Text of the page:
- searched for the related package using: dpkg -S /etc/init.d/<servicename>
- reconfigured this package using: dpkg-reconfigure <packagename>

reconfiguration ran the postinstall script and recreated the now missing symlinks with correct sequence numbers

The perl script /usr/share/sysv-rc/saveconfig prints out the current
configuration as a series of update-rc.d commands. If you like, I can
send you a copy from a more-or-less vanilla 12.04 install. It can't be
completely vanilla without my doing a fresh install in a VM, and I won't
volunteer for that (I'm running non-pae hardware, and they've made 12.04
installs *very* aggravating). After logging in to launchpad, you should
be able to find my email address.

Oops, I sent my previous message before I saw yours saying you've fixed things. Congratulations, and thanks for sharing the method - I'll have to remember that.

tuhu (tuhubage) wrote :

I think I have a problem with this message also on shut down:

"mount: / is busy."

I don't remember when it started to appear. I just realized this messages yesterday. So, I google over looking for answer. I hope here is the right place to ask.

Several ways I have tried:
1. I have uninstalled network manager and and reinstalled libc6. (just like what Steven described on ). Still, no changes, the message still appears.
2. I have also tried:
    $ sudo update-rc.d -f umountroot remove
    $ sudo update-rc.d umountroot start 60 0 6 .

Also, no changes.

3. I have now network-manager_0.9.4.0-0ubuntu4.1_amd64.deb installed on my system, and the message still appears.

I don't really have idea about this, but here I attach my ps -f and losf -nP output. Hope there will any help.
I'm using Ubuntu 12.04 64bit.


Tuhu, your ps output shows quite a lot still running. Did you execute
the command from a terminal in the desktop environment? To be helpful,
the ps and lsof commands should be run from the /etc/init.d/umountroot
script. See message #5 above.

Before adding debug commands to umountroot, you might want to try
un-checking "Available to all users" for your active network connection.
If the "mount: / is busy" message is no longer present when you shut the
system down, then your problem might be related to this bug.

Either way, you'll probably want to proceed with getting some debug
print from umountroot. There was a typo in message #5, although I'm not
sure that it makes a difference in practice. The lsof command should

/usr/bin/lsof >> /DEBUG

Be sure to make a backup copy of umountroot before editing it:

sudo cp -p /etc/init.d/umountroot ~

tuhu (tuhubage) wrote :

Thanks for the respond Steven,

Yes, I did execute it from a terminal in the desktop environment.

I have un-checked "Available to all users" for my active network connection, but, the "mount: / is busy" message still appears. So, I think my problem is not with the network manager.

So, as you suggested, I added:
/bin/ps > /DEBUG
/usr/bin/lsof >> /DEBUG
to /etc/init.d/umountroot before the 'mount -n -o remount,ro /' sequence. And you can see the out put in the attachment. This time, I input the 'ps -ef and losf -nP' command not from terminal but from tty1. Was that what you meant? Or how is it to reproduce the output you meant?

Tuhu, no, I wasn't asking that you run the commands from tty1.

Now that you've added the ps and lsof commands to the umountroot script,
it should create the text file '/DEBUG' when the system is shut down.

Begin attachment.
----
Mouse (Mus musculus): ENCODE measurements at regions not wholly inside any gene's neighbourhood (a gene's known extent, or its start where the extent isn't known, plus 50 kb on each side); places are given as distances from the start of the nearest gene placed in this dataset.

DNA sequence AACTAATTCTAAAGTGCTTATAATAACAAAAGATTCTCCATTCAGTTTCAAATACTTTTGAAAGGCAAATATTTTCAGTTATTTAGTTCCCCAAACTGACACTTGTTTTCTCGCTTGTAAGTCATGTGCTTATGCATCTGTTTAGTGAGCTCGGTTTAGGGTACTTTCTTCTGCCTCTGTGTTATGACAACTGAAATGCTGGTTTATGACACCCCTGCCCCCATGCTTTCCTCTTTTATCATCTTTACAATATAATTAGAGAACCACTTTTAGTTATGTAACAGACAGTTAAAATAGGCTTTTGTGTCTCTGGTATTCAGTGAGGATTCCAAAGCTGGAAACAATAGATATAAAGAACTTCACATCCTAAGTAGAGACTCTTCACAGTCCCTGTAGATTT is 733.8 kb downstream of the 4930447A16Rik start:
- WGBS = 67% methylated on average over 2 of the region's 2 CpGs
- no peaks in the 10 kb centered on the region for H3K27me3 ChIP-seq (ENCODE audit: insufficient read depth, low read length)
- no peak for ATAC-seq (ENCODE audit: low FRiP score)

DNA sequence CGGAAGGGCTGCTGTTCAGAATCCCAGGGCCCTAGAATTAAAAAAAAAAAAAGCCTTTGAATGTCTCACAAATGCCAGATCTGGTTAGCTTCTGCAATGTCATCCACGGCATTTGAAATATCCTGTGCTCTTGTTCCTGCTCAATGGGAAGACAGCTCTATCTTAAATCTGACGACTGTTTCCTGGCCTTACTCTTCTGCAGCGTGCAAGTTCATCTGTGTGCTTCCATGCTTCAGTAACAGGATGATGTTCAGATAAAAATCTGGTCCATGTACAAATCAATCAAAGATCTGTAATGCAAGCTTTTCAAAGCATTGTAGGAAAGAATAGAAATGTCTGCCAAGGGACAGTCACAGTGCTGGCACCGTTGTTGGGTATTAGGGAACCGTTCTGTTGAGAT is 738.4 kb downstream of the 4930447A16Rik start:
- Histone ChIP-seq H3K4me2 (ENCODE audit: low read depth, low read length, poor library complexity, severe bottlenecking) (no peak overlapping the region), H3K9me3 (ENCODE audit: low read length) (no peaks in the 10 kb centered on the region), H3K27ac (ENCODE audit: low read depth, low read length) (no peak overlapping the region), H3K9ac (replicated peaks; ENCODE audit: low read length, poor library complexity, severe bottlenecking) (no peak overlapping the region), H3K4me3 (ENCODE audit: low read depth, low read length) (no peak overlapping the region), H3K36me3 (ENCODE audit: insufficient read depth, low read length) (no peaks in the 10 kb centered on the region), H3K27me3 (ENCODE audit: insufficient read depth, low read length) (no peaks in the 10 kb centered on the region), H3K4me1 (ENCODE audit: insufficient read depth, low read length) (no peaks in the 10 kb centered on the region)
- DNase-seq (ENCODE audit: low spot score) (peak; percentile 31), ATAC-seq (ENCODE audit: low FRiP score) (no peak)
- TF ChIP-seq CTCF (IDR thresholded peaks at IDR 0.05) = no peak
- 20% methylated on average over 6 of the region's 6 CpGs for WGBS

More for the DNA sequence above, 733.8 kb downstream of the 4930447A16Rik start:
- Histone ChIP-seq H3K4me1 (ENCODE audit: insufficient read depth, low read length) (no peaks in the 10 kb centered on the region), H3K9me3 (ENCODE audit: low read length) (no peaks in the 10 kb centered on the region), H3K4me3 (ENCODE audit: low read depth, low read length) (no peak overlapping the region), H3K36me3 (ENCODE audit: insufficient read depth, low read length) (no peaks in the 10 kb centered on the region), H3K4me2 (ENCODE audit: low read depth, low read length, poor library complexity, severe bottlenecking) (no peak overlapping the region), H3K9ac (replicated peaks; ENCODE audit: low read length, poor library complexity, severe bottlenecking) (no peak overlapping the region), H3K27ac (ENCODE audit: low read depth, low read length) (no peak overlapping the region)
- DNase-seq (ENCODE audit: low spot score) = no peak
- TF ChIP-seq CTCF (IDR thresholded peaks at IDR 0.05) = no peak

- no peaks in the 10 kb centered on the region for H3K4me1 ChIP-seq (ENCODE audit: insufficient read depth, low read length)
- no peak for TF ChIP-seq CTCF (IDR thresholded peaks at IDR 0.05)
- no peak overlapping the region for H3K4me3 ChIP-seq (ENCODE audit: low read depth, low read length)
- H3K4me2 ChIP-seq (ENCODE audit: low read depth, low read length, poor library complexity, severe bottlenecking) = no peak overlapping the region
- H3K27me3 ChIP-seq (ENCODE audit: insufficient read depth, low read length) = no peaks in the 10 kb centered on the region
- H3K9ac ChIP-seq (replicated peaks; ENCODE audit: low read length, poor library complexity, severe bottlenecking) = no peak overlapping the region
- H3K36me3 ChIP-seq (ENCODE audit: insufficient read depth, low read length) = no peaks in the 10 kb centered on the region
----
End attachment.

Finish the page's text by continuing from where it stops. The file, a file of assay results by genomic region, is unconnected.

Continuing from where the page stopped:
Please attach the file /DEBUG.

The error message "mount: / is busy" is being printed by the mount
command in the umountroot script. The /DEBUG file should show us what
files were still open just before that mount command is executed. It's
likely that a process still has a file open for write.

Also, have you ever installed VMware Player (see previous messages in
this bug report) or any non-ubuntu software which may have altered the
order in which your init scripts are run?

tuhu (tuhubage) wrote :

Here is the DEBUG file.

I have no VMware player installed on my system, the non-Ubuntu applications that are installed in my system are Oracle Virtualbox, remastersys, and nvidia proprietary driver. But, I remember, last time, I installed a dialer and driver for Huawei ec156 USB modem (provided in the modem). But, it was not work, the make process of the driver was failed. Thus, I deleted the installed directory of the dialer manually.

tuhu (tuhubage) wrote :

And, here is something. The message "mount: / is busy" does not appear each time I power off the system from tty1 while the lightdm is off.

The /DEBUG file shows that modem-manager is still running, and at line
114 you can see that the init process has /var/log/upstart/modemmanager
open for write. That explains the "mount: / is busy" message.

I would think that modem-manager should have exited before umountroot is
run. Looking at /etc/init.d/sendsigs, it appears that processes
associated with upstart jobs (like modemmanager) aren't killed, and I
see no facility there for waiting on them to exit.

I'm not an ubuntu developer, but if you care to try an experiment, you
could try adding a sync command to line 64 of /etc/init.d/sendsigs .
This is just before a comment that starts 'Upstart jobs have their own'
and a sequence of code that collects the pids of upstart jobs into a
list of pids to ignore (i.e. pids not to kill). If modem-manager or
init are waiting on i/o to complete, a sync here might give
modem-manager time to exit before it gets put into the OMITPIDS list.

If you decide to change sendsigs, be sure to make a backup copy first:

sudo cp -p /etc/init.d/sendsigs ~

Other than that, I don't have any new ideas. Let's hope that Mathieu or
another one of the powers-that-be will now jump in with some suggestions